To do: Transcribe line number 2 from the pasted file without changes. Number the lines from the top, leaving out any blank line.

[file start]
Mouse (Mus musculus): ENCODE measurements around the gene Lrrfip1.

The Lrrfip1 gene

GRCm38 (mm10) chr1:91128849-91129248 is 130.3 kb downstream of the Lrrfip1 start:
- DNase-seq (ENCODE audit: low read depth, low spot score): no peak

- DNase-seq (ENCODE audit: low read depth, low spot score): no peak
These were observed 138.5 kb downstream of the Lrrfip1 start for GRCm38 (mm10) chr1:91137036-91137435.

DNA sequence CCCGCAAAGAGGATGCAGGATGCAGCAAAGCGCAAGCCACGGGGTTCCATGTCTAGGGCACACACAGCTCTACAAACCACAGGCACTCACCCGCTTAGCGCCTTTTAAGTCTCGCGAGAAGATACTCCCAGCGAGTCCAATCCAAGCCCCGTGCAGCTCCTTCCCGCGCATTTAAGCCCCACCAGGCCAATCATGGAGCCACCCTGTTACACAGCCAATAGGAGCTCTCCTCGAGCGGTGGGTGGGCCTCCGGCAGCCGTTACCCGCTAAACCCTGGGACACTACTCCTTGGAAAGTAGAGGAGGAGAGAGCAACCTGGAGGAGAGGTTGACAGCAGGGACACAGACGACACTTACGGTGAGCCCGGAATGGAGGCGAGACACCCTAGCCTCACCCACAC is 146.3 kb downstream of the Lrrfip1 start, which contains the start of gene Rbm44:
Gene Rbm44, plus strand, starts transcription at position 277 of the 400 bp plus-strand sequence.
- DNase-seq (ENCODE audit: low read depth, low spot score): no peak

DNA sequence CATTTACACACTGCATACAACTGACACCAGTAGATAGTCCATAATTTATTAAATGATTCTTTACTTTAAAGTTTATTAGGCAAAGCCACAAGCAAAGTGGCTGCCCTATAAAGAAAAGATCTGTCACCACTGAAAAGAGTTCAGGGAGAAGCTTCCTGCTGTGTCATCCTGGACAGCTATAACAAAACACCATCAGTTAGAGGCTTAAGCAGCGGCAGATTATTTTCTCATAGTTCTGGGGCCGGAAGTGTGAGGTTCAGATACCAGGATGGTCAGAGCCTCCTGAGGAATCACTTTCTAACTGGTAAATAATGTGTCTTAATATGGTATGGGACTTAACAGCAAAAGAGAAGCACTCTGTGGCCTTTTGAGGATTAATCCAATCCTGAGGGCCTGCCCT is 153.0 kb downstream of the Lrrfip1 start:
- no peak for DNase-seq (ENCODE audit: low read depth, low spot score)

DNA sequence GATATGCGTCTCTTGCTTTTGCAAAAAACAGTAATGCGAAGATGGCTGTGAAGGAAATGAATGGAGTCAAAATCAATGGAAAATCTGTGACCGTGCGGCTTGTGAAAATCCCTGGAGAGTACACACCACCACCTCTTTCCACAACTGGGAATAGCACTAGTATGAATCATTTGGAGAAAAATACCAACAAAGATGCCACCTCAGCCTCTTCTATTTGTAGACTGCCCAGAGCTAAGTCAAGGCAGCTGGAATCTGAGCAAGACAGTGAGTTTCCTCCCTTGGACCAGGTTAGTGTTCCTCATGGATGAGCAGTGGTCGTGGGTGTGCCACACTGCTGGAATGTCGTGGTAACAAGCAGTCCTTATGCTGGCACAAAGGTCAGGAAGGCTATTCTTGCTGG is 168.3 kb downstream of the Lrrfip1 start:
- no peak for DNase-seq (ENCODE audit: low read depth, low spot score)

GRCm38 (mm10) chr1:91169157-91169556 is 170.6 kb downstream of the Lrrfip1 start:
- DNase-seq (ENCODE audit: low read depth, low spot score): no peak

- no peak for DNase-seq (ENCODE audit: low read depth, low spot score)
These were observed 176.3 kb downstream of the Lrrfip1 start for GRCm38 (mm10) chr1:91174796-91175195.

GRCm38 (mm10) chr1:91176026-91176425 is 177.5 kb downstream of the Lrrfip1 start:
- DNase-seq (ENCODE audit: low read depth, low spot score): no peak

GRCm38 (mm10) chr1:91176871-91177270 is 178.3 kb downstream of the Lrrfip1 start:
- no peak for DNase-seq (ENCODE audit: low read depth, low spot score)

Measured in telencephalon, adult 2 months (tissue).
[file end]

The Lrrfip1 gene